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Q: How many calories should I eat to lose weight?
A: Calculating the number of calories you need to lose weight is a relatively simple, three-step process. (And it will help you figure out how to lose 10 pounds safely.) The Harris-Benedict equation is the most widely used method of calculating your calorie needs (and thus how many calories you need for weight loss). Here is the Harris-Benedict equation to find out how many calories a woman should eat a day:
BMR = 655 + (4.35 x weight in pounds) + (4.7 x height in inches) - (4.7 x age in years)
You just need to plug in your age, height, and weight. The number you get is the total number of calories you need each day to exist (also known as your basal metabolic rate, BMR). For example, a 50-year-woman who is 5' 7" and weighs 160 lbs has a basal metabolic rate of 1441 calories.
Since you don’t lie in bed all day, you’ll burn more calories than this. To estimate how many calories you burn during your daily activities, we’ll use the activity factors listed below.
- Sedentary: Minimal movement, lots of TV watching, reading, etc. Activity factor = 1.4
- Light activity: Office work, ~1 hour of moderate exercise/activity during the day. Activity factor = 1.5
- Moderate activity: Light physical/manual labor during the day, plus more active lifestyle. Activity factor = 1.6
- Very Active: Active military, full-time athlete, hard physical/manual labor job. Activity factor = 1.9
Next, multiply your activity factor by your BMR. For the example we're using, we’ll choose an activity factor of 1.5 (common for most people) and multiply that by 1441 calories, giving us 2161 calories. This number is your total caloric needs, or roughly the amount of calories that you need to eat each day to maintain your weight. To lose weight, you need to eat less than this. How much less? That's the next step. (Need a new fitness and diet plan? See results in less than two weeks with The Bikini Body Diet.)
How to Cut Calories for Weight Loss
Determining how many calories to cut for weight loss becomes more of an art than a science, as there are many variables that can impact the calories in < calories out equation, including:
1. The type of exercise you are doing. Resistance and interval training will burn more calories after you stop exercising compared to traditional aerobic training. (Here's your guide on the best workout tips and exercises to lose weight.)
2. The type of diet you are eating. High-protein diets burn more calories, as protein takes more effort for your body to digest and metabolize. (There's a reason eating a high-protein diet is one of the 10 science-backed diet rules for weight loss.)
3. How much weight you have to lose. For simplicity's sake, I had you use total body weight instead of your lean body mass (which is your total body weight minus your body fat). Because of this assumption, if you need to lose 25 pounds or more to reach your goal weight, then your total caloric needs, which we calculated above, is probably too high. This is because we treated the calorie needs of body fat the same as lean tissue (muscles, bones, and organs), but in reality, your body fat has a much lower caloric need (close to zero). I explain how to adjust for this below. (There's a lot of confusion about dieting out there. Be sure you're not falling for any of the top nine most popular weight-loss myths.)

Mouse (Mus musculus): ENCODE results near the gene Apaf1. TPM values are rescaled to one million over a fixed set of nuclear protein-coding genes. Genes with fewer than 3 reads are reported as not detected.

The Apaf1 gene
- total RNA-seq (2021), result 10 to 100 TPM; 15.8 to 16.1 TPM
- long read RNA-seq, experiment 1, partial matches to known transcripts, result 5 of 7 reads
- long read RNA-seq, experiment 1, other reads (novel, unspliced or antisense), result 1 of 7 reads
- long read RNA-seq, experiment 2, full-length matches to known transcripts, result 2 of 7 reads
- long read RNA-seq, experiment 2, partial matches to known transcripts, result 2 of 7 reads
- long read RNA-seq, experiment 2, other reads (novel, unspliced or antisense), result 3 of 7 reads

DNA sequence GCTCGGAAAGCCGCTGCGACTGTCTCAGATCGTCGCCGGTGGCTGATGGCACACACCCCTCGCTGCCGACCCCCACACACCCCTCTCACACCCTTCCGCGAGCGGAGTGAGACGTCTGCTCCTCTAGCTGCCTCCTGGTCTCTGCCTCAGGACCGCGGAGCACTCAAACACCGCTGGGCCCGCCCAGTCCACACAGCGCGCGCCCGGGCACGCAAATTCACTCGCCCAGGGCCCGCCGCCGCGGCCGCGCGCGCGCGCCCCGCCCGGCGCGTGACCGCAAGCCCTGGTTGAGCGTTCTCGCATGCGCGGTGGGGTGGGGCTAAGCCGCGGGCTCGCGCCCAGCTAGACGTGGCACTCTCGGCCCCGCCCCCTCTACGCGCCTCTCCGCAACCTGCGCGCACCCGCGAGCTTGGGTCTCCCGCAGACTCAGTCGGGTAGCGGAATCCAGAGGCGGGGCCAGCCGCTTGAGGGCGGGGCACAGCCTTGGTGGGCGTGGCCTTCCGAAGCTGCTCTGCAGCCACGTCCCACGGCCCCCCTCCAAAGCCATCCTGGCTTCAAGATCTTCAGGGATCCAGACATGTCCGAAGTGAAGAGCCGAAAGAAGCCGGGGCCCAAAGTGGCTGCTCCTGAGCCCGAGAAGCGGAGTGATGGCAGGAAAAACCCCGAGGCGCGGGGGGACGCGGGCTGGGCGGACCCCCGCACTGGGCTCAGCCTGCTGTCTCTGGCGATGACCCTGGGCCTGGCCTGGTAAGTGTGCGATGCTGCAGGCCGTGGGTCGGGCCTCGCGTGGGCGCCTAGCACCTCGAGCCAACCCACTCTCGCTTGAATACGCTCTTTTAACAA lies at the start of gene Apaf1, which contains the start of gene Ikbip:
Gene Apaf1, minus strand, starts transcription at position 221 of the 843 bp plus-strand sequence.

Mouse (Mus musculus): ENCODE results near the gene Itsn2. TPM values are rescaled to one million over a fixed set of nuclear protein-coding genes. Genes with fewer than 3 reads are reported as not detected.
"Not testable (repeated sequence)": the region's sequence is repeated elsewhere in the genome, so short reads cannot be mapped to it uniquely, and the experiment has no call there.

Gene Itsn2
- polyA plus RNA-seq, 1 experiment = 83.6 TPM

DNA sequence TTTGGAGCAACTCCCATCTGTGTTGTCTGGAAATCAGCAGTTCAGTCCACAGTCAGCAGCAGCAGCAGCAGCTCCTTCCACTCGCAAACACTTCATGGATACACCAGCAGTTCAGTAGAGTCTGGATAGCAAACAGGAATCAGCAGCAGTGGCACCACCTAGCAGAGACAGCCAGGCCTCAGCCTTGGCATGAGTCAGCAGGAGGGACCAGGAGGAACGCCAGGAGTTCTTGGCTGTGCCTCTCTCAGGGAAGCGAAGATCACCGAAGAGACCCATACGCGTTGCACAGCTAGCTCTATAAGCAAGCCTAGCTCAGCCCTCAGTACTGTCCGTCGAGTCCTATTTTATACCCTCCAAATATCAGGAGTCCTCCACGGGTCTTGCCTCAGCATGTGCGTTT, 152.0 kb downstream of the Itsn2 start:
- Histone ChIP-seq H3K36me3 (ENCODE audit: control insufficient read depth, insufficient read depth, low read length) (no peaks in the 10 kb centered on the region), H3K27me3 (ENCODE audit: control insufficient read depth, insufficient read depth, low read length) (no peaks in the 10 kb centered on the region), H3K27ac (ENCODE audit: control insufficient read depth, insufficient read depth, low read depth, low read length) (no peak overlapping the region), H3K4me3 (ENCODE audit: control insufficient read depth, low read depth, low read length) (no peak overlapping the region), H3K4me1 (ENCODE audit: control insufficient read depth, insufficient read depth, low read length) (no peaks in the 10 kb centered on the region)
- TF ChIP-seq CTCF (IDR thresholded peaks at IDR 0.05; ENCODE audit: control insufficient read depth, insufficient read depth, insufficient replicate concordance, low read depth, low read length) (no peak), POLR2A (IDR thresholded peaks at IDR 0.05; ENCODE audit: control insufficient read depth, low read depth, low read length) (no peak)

4. Your individual metabolism. The Harris-Benedict equation or any equation that estimates your calorie needs is just that: an estimate. These equations are based on averages, and you are probably not average. Don’t take the numbers you generate after reading this article as gospel, but use them as a starting point, put them to the test, and adjust from there.
Traditionally, recommendations are made for individuals to subtract 500-1000 calories from their total calorie needs in order to lose 1 to 2 pounds per week. This is because a 500-calorie daily deficit yields a 3500-calorie weekly deficit—which is the number of calories you need to burn to lose one pound of fat. However, I find that these reductions are too aggressive initially and that cutting too many calories too soon sets you up for long-term weight-loss failure.
If you are weight training (try these strength training tips for weight loss), doing interval cardio sessions during the week, and eating a carb-controlled/moderate-protein diet, then I recommend that you only subtract 250 calories from your total calorie needs (or 500 calories if you need to lose more than 25 pounds to reach your goal weight). You’ll see results that make you happy while being able to eat more. Using our example, the woman would need to eat 1900 calories per day to lose weight. (The right foods can help you slip into your skinny jeans faster. Eat these three snacks to conquer hunger and win at weight loss.)
The final step: Put it to the test! At the end of two weeks, see how much weight you have lost. If you aren’t losing at a rate that makes you happy, opt to do more activity before you cut out more calories. If you need to cut out more calories, remove another 250 and put that new calorie level to the test for two weeks.
Most importantly, keep in mind that the scale isn't everything. One of the best ways to make a health transformation last is to value non-scale victories too. Are your healthy new habits giving you more energy or better digestion? Are you sleeping more soundly? Do your clothes fit better and do you feel more confident? These perks will help motivate you to continue eating well and staying active for the long run—which means you won't just lose weight, but you'll also keep it off.